Where Do Venus Flytraps Grow Naturally?

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The Venus flytrap plant is a carnivorous plant that catches and digests mainly insects to supplement its nutrition. It catches an insect by closing its trap when the insect triggers the hairs on the plant. The Venus flytrap has a rather small area of natural habitat and is a popular plant grown by gardeners.

Habitat

The Venus flytrap is found naturally in the United States. It is found in bogs, swamps and other nitrogen-poor environments. The plant is found naturally mainly in North Carolina and South Carolina, but there have been populations in northern Florida and in New Jersey. Despite what many other people think, the Venus flytrap is actually not a tropical plant and requires a dormant period during the winter to survive.

Indoor Cultivation

To successfully care for a Venus flytrap as a house plant, one must mimic its natural habitat as closely as possible. Normally, the soil required for the plant to thrive must be about 70 percent peat and 30 percent coarse pumice. The soil must be kept very moist at all times. During the fall and winter months, the plant should be kept at 40 to 50 degrees Fahrenheit so it may go dormant and grow again in the spring.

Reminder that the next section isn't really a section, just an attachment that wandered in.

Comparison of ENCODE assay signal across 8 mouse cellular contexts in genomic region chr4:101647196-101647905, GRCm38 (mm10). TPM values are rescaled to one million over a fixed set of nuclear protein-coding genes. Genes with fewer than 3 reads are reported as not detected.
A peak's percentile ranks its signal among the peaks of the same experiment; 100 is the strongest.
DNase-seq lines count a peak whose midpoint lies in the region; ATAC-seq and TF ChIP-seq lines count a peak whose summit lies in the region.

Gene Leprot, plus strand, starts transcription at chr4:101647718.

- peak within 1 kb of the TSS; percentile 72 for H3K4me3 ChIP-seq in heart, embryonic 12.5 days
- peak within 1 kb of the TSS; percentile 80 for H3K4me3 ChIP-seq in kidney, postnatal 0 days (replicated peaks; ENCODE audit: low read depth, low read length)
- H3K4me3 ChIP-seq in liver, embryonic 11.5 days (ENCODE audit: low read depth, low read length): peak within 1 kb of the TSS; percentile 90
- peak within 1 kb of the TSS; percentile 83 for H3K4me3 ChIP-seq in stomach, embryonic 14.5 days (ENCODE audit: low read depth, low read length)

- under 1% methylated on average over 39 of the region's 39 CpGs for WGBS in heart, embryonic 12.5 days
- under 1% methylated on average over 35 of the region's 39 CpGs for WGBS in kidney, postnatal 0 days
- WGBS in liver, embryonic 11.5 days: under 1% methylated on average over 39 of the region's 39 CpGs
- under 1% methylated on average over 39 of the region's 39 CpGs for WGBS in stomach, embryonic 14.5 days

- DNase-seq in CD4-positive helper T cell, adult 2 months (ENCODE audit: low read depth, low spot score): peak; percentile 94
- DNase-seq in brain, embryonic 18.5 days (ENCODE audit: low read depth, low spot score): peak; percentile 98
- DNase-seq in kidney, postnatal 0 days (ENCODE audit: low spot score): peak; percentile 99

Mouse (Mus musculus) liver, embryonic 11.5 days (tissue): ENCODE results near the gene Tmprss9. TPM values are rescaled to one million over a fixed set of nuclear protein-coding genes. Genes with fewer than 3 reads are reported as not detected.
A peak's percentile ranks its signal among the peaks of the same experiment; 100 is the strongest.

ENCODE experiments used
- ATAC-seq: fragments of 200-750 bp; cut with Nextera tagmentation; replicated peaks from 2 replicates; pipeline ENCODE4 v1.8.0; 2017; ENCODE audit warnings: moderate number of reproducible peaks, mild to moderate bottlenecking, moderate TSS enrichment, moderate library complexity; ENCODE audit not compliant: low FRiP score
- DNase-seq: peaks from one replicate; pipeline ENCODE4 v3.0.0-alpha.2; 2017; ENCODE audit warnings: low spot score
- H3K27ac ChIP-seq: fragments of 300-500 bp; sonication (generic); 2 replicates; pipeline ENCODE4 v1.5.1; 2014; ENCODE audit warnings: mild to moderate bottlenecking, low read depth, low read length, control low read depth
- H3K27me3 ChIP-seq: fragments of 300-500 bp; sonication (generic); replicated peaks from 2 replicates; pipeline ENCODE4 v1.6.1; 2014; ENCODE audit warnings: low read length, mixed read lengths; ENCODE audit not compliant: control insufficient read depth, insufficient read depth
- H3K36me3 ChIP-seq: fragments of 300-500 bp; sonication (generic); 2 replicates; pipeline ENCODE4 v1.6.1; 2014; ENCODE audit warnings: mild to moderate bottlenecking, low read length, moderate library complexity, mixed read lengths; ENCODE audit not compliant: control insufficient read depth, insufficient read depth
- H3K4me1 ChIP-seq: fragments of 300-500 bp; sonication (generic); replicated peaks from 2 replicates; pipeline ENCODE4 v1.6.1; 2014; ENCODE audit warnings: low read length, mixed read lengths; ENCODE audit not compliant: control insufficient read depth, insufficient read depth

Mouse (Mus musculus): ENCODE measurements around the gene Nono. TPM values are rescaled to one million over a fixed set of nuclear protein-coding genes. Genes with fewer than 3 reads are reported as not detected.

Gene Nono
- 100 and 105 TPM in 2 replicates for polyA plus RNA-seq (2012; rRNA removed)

Diet

Since the Venus flytrap grows in nitrogen-poor soil, it must catch insects and spiders to supplement its nutrition. If a flytrap is grown indoors, the plant may catch two to three bugs that unfortunately land on it every month. If the flytrap needs to be fed bugs, the bugs should have died of natural causes and not by chemicals. The Venus flytrap is extremely sensitive to chemicals and most will have a toxic and sometimes fatal effect.

Digestion

The insides of the Venus flytrap's trap is lined with many little hairs. The plant knows that an insect is on the trap when it steps on multiple hairs. This mechanism prevents the flytrap from needlessly using energy to close the trap. The trap closes when the insect is unable to wriggle free and releases enzymes from its lobes to digest the trapped bug.

Conservation

The Venus flytrap is cultivated in homes and gardens in greater amounts than the number remaining in the wild. Many plants are dug up from their natural habitat, then sold to gardeners. The best method to conserve the plants is to buy the land which they grow on and protect it. Even though the flytrap could be kept longer in cultivation, cultivating the plants exert an unwanted and many times accidental selection process that weakens the plant.

References

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